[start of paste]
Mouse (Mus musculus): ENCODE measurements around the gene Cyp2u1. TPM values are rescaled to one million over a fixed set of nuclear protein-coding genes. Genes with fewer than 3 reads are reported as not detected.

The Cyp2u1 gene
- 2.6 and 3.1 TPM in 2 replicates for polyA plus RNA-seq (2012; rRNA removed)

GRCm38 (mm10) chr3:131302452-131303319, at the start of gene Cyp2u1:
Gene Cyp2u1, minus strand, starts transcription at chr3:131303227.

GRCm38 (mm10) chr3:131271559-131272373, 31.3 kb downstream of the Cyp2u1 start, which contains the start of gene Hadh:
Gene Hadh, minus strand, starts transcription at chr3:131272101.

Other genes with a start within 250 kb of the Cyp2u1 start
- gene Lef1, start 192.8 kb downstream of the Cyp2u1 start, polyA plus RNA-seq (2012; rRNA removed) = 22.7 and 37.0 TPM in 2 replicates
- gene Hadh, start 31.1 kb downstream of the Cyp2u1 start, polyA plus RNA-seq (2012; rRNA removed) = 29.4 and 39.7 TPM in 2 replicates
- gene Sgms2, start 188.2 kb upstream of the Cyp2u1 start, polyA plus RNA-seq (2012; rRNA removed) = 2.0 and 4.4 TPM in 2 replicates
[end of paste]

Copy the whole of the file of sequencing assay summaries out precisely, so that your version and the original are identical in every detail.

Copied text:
Mouse (Mus musculus): ENCODE measurements around the gene Cyp2u1. TPM values are rescaled to one million over a fixed set of nuclear protein-coding genes. Genes with fewer than 3 reads are reported as not detected.

The Cyp2u1 gene
- 2.6 and 3.1 TPM in 2 replicates for polyA plus RNA-seq (2012; rRNA removed)

GRCm38 (mm10) chr3:131302452-131303319, at the start of gene Cyp2u1:
Gene Cyp2u1, minus strand, starts transcription at chr3:131303227.

GRCm38 (mm10) chr3:131271559-131272373, 31.3 kb downstream of the Cyp2u1 start, which contains the start of gene Hadh:
Gene Hadh, minus strand, starts transcription at chr3:131272101.

Other genes with a start within 250 kb of the Cyp2u1 start
- gene Lef1, start 192.8 kb downstream of the Cyp2u1 start, polyA plus RNA-seq (2012; rRNA removed) = 22.7 and 37.0 TPM in 2 replicates
- gene Hadh, start 31.1 kb downstream of the Cyp2u1 start, polyA plus RNA-seq (2012; rRNA removed) = 29.4 and 39.7 TPM in 2 replicates
- gene Sgms2, start 188.2 kb upstream of the Cyp2u1 start, polyA plus RNA-seq (2012; rRNA removed) = 2.0 and 4.4 TPM in 2 replicates